I also maintained a positive attitude. It is so true that one’s attitude can either be an asset or a liability. Your attitude can lift you or bring you down; it is what makes or breaks you. A positive attitude is a game changer amid adversity. It sure did help me through my down moments. It opened doors for me even whilst I was still trying to understand the phase I was going through. When you have a positive mental attitude, you might not be able to do everything, but it will help you do it better than you would if your attitude were negative.

As Zig Ziglar said, ‘it is your attitude rather than your aptitude that will determine your altitude.’

I also had an open mind, and this allowed my gut feeling to lead me. As I opened up my mind and began to be flexible, opportunities began to open up for me. I took up volunteering roles and served in my local community. I always advise people to be sensitive to opportunities in their journey and embrace them. Many people wait for conditions to be perfect. Do what you must do before you can do what you want to do. Be humble enough to do whatever is legitimate for you to put food on your table. Take whatever opportunity that comes your way, even if it is not your first choice. Those experiences will come in handy at other points in your journey.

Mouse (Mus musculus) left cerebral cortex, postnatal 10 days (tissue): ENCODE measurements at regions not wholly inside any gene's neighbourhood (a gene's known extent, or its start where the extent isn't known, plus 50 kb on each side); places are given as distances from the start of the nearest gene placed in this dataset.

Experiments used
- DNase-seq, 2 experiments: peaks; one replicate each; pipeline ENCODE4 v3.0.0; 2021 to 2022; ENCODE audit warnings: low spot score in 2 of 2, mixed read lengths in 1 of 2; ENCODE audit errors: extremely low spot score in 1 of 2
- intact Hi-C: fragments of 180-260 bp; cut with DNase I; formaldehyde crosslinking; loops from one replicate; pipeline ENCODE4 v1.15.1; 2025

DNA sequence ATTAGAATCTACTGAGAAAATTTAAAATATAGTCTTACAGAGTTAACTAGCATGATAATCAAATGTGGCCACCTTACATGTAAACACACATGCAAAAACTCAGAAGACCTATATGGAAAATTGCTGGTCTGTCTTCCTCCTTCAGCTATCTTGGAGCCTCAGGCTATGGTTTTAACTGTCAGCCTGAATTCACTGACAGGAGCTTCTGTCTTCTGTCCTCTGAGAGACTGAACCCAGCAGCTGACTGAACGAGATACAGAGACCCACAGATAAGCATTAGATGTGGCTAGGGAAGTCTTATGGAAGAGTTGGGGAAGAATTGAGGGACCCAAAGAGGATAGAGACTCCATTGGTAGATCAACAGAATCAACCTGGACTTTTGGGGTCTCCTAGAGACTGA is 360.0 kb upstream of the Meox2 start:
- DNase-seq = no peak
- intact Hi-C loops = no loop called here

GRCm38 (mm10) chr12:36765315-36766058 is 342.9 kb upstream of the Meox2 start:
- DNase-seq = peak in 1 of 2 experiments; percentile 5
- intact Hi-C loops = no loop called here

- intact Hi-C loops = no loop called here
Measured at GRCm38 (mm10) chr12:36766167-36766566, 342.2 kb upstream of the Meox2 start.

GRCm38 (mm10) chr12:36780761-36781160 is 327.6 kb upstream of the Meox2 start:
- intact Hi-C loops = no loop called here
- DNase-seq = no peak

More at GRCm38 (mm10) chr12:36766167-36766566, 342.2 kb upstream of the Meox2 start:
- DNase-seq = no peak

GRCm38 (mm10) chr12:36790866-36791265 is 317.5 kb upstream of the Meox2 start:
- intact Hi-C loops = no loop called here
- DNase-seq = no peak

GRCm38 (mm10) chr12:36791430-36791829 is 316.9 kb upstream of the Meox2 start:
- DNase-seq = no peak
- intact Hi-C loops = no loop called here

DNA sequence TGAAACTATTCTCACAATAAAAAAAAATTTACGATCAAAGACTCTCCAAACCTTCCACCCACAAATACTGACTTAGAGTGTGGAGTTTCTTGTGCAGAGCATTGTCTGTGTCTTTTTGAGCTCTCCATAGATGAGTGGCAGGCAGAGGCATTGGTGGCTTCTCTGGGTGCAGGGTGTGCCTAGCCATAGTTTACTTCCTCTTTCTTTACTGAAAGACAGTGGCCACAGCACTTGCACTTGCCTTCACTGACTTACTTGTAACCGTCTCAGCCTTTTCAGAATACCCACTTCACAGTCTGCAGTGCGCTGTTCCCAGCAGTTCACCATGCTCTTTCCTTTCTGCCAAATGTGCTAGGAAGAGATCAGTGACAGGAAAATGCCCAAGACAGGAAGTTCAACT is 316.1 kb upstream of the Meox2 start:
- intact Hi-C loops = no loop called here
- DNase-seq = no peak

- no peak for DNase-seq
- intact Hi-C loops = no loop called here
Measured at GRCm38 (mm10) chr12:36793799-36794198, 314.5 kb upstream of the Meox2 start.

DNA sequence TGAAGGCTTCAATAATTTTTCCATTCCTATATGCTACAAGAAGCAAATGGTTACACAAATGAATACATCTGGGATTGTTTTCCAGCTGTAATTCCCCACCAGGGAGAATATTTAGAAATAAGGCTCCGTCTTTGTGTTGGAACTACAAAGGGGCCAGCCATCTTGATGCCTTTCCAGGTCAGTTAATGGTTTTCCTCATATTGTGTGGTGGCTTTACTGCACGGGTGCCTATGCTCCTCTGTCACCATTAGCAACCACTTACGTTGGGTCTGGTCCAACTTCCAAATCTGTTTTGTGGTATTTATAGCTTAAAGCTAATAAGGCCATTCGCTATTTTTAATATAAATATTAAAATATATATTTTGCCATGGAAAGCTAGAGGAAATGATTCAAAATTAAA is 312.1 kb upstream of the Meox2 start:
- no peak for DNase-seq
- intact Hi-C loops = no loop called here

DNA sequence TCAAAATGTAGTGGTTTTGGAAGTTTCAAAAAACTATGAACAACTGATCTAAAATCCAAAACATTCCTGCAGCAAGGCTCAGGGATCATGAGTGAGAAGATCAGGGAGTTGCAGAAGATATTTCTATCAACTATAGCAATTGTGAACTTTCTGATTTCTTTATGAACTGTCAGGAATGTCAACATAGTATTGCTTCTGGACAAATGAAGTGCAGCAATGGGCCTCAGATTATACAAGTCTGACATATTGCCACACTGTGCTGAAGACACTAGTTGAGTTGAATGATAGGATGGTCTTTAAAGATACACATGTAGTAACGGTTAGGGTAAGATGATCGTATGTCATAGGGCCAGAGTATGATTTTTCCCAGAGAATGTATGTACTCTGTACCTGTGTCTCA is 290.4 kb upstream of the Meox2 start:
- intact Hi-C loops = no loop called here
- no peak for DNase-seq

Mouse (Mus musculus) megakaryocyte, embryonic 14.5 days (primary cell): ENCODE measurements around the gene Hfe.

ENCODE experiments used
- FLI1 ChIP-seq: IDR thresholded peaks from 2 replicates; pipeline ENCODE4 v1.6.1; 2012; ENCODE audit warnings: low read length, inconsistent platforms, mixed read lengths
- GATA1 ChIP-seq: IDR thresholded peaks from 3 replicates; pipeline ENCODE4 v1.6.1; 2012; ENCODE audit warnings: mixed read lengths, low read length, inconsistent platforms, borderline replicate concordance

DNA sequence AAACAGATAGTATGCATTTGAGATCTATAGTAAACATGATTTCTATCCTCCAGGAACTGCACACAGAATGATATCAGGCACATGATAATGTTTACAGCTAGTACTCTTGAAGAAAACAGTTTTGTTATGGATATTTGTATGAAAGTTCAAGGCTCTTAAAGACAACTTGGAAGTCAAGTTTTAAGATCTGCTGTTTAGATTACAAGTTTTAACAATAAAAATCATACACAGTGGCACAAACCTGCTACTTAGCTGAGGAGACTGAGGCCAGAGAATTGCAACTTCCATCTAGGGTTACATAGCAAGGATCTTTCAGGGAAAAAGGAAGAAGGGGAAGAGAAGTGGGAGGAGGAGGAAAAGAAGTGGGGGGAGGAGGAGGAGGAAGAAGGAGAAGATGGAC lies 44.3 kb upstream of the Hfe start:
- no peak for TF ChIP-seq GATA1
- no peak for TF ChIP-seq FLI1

What advice would you give to women who are going through the challenges of losing a job or a career setback?

I would advise women not to get so caught up in the “why me” of the situation, but the “what’s next”. Sometimes things happen that are beyond our control, and we must learn to be intentional about how we respond to these situations. We must also realise that there are many lessons we can learn from such setbacks that can propel us forward to our next big step. In my forthcoming e-book, “Don’t Get Bitter, Grow Better – 5 Ways to Bounce Back from a Setback”, I emphasised that making progress always begin with us making a personal decision. You need to make that decision to rise from any situation that has caused you to be stuck and settle for less than the best. You need to decide whether you want to accept the condition that is disabling you from seizing opportunities and hence not making progress. Nobody can make that decision for you but yourself. The five ways I mentioned in the book are: